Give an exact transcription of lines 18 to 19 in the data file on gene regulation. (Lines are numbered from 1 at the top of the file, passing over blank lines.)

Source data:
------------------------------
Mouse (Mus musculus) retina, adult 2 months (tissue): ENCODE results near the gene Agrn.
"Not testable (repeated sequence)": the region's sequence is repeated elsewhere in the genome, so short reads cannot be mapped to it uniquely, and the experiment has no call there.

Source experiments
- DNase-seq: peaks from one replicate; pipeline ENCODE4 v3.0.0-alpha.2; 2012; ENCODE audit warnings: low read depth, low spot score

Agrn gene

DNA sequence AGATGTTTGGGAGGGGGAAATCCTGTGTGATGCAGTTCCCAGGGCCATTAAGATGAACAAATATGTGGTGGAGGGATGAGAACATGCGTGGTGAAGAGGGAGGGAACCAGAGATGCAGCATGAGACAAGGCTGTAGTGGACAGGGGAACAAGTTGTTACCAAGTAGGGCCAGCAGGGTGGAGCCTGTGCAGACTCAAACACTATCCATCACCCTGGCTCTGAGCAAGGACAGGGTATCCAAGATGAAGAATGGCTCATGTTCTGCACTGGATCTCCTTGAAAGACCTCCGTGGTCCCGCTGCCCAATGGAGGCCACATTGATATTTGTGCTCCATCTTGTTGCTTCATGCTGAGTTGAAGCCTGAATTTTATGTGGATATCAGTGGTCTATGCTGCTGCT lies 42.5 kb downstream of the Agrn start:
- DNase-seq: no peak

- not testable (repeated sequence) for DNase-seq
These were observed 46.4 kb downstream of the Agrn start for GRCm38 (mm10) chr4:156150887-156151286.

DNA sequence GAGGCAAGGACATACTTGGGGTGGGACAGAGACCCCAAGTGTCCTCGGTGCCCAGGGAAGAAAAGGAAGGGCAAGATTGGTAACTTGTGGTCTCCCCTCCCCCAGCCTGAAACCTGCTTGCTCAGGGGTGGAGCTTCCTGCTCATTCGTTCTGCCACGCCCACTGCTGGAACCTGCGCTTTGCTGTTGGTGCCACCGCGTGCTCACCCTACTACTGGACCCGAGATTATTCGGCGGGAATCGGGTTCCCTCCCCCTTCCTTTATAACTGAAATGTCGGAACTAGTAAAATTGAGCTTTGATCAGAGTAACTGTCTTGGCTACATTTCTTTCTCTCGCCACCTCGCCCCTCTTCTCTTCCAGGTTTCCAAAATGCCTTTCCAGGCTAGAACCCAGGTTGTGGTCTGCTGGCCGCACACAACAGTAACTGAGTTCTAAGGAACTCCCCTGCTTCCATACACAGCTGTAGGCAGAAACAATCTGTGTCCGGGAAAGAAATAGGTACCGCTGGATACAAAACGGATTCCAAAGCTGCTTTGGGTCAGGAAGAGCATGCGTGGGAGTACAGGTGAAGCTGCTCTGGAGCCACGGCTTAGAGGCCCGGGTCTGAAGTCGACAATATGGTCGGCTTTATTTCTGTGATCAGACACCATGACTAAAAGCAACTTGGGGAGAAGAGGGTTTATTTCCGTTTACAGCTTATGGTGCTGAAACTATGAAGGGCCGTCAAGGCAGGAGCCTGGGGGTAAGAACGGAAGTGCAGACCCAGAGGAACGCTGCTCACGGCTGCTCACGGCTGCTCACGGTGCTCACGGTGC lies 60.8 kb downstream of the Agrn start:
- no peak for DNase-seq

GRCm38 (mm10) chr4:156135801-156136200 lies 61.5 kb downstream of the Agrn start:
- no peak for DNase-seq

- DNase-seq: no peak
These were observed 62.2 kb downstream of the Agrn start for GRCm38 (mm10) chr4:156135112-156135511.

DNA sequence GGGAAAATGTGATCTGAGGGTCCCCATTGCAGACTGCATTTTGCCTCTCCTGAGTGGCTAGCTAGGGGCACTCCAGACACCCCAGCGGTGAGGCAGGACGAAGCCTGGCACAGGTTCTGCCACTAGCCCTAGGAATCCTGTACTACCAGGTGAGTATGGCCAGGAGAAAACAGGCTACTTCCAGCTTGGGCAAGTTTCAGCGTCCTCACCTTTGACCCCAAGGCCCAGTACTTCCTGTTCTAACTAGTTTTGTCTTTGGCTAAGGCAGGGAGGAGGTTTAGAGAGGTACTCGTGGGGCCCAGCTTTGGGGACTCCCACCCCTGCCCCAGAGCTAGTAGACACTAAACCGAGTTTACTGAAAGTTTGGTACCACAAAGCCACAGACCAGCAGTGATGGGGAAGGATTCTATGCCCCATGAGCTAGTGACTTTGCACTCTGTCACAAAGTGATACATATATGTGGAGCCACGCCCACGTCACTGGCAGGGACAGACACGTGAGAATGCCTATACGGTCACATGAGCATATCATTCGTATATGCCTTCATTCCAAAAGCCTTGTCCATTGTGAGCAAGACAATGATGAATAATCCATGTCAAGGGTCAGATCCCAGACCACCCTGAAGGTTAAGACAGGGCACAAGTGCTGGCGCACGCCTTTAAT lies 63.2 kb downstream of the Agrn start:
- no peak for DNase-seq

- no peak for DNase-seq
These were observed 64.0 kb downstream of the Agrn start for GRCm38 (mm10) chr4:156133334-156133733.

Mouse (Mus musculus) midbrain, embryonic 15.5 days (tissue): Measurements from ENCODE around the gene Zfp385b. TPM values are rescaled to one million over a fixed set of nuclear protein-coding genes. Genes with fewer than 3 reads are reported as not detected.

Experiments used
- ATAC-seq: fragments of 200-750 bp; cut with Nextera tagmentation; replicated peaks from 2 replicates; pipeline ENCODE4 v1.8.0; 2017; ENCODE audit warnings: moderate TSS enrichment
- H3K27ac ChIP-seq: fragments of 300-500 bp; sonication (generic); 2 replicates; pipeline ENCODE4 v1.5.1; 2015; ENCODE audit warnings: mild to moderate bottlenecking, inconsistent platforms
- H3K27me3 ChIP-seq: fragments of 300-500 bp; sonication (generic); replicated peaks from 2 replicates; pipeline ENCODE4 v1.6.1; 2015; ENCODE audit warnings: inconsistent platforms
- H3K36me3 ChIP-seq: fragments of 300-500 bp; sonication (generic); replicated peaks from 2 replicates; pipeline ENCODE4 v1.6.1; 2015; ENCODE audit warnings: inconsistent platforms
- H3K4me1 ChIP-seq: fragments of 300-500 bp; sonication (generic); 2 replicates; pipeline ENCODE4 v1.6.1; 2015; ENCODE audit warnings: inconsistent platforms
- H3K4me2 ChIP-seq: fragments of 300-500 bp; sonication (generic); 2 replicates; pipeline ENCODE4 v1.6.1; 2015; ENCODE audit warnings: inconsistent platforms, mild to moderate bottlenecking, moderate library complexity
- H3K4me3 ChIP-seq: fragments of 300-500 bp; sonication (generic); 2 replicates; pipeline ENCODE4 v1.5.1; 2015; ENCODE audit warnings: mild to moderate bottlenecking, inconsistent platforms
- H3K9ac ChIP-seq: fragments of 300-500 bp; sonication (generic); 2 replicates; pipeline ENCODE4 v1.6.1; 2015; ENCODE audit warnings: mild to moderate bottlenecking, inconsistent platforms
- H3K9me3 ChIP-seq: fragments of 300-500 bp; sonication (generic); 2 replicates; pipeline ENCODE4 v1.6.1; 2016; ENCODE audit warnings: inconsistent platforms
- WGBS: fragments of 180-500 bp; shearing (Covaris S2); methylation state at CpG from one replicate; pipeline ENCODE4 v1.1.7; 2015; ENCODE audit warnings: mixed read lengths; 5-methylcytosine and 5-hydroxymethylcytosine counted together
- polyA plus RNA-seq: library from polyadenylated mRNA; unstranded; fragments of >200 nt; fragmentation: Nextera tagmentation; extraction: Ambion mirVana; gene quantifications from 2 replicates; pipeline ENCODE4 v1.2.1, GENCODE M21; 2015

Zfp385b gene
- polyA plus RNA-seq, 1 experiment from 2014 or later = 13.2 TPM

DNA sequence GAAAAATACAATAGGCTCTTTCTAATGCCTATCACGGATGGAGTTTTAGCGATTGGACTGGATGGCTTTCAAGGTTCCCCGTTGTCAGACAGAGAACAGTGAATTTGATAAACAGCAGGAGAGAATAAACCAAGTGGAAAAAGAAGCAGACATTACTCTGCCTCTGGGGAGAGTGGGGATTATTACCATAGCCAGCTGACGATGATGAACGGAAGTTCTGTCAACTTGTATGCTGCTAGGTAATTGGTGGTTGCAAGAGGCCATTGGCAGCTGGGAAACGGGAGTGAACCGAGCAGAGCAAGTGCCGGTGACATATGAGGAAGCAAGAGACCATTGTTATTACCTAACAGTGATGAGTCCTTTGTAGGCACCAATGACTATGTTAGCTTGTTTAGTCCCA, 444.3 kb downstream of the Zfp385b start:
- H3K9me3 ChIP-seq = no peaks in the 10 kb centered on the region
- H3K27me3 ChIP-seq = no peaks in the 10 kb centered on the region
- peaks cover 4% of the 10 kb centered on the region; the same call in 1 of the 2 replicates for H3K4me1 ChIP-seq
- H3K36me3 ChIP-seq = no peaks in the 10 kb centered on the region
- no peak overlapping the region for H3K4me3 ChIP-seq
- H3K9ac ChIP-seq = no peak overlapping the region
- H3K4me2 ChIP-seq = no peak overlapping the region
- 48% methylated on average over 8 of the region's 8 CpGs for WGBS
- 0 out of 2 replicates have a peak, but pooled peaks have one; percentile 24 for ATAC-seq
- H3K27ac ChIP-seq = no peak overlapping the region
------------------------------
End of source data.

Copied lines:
- no peak for DNase-seq
These were observed 64.0 kb downstream of the Agrn start for GRCm38 (mm10) chr4:156133334-156133733.